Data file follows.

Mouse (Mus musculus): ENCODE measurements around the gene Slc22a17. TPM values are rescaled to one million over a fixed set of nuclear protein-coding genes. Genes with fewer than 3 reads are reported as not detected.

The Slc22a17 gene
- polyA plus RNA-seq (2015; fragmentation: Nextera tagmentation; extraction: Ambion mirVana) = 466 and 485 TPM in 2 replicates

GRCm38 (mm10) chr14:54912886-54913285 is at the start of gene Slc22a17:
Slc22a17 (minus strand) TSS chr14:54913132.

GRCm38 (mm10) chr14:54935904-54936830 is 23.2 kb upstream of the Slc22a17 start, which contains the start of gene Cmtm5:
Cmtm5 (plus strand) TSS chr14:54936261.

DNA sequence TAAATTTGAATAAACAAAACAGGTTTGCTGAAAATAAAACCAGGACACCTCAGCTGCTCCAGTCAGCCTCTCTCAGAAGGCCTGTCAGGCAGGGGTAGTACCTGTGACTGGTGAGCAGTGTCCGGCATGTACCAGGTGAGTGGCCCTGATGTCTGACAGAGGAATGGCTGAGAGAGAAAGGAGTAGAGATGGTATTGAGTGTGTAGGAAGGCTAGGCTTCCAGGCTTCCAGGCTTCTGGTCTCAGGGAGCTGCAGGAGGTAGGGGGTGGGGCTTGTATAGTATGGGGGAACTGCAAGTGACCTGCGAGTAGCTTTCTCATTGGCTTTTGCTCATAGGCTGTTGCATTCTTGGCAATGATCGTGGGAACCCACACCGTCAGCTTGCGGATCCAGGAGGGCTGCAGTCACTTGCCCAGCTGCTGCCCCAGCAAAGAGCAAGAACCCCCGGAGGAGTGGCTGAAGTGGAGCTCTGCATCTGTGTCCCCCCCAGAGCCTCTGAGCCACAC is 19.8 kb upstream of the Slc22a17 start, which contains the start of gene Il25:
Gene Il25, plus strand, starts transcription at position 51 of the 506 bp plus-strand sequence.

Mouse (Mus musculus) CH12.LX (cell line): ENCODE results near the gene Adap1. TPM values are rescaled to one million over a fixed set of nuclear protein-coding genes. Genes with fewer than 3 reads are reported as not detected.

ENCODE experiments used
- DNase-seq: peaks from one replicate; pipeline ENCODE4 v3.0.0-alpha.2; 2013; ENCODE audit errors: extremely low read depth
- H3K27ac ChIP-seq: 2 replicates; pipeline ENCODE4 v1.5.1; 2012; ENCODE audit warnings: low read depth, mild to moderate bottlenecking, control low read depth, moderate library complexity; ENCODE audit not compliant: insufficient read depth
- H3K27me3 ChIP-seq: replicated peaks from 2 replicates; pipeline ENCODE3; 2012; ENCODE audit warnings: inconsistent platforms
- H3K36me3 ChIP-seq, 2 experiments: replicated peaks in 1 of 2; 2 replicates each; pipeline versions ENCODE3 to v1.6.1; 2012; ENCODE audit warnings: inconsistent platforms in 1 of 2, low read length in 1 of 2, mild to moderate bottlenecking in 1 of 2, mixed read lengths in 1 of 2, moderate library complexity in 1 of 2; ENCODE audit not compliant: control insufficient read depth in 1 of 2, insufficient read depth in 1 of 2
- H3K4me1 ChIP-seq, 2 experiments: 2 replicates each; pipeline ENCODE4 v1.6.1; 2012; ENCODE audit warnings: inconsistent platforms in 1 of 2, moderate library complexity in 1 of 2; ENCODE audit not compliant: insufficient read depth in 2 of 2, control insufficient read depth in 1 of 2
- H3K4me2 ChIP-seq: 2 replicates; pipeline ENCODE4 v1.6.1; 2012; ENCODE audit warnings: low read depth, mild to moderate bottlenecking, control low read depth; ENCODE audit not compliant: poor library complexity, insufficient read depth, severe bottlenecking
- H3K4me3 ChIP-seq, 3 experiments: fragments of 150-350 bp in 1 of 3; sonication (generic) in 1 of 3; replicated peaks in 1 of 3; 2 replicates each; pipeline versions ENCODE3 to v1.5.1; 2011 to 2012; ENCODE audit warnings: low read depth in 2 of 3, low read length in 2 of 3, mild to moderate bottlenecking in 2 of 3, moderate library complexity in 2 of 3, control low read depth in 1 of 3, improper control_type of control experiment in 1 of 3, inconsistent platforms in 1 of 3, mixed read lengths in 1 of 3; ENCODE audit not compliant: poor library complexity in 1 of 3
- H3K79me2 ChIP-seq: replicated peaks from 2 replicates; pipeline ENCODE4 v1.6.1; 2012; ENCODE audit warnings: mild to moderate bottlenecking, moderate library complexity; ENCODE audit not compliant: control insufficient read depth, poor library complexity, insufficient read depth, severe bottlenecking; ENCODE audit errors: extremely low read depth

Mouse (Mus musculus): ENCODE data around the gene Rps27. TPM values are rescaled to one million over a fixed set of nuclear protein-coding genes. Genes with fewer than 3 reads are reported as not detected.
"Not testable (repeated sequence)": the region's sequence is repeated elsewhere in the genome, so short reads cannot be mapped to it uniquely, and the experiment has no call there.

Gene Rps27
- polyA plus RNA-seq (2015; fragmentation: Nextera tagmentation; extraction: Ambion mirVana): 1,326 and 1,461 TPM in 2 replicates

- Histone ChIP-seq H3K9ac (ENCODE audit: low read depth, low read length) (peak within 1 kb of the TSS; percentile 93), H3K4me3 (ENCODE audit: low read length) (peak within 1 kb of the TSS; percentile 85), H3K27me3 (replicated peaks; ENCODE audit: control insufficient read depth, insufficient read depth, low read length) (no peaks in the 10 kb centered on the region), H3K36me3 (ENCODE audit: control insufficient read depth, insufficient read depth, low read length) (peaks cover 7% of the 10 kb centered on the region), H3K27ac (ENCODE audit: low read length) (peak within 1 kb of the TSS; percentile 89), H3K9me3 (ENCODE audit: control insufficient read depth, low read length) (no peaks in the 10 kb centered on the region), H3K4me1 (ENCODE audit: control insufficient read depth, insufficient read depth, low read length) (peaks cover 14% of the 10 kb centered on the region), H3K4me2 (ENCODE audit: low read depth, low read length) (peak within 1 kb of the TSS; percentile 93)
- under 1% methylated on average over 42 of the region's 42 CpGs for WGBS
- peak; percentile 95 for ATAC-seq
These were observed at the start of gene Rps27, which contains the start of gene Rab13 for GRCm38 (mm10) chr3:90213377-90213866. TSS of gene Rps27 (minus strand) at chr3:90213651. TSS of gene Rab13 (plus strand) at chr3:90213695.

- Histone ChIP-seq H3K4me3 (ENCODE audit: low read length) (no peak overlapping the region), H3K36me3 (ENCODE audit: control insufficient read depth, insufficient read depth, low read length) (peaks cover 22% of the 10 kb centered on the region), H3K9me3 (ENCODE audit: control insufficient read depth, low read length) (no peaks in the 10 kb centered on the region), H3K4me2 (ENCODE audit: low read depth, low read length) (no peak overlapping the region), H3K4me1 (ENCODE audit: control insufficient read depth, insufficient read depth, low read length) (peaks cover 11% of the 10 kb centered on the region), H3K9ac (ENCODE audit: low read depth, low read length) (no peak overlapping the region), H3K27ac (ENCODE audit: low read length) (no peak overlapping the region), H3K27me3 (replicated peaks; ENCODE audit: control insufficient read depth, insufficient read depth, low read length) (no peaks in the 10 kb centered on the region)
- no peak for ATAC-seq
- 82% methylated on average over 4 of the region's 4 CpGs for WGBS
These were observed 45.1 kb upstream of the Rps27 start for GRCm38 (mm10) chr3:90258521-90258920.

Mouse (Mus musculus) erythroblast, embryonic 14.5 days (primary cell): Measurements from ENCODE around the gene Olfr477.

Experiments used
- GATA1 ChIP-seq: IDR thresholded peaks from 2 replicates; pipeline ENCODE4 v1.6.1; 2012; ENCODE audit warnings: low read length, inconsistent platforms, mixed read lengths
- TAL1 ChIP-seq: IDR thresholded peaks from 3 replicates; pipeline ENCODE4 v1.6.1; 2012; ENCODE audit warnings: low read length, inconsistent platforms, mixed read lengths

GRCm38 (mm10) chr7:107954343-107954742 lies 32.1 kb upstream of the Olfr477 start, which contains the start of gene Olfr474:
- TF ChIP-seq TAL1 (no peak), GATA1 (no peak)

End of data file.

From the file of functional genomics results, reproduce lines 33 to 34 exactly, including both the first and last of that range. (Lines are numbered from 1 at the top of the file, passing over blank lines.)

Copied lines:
Experiments used
- GATA1 ChIP-seq: IDR thresholded peaks from 2 replicates; pipeline ENCODE4 v1.6.1; 2012; ENCODE audit warnings: low read length, inconsistent platforms, mixed read lengths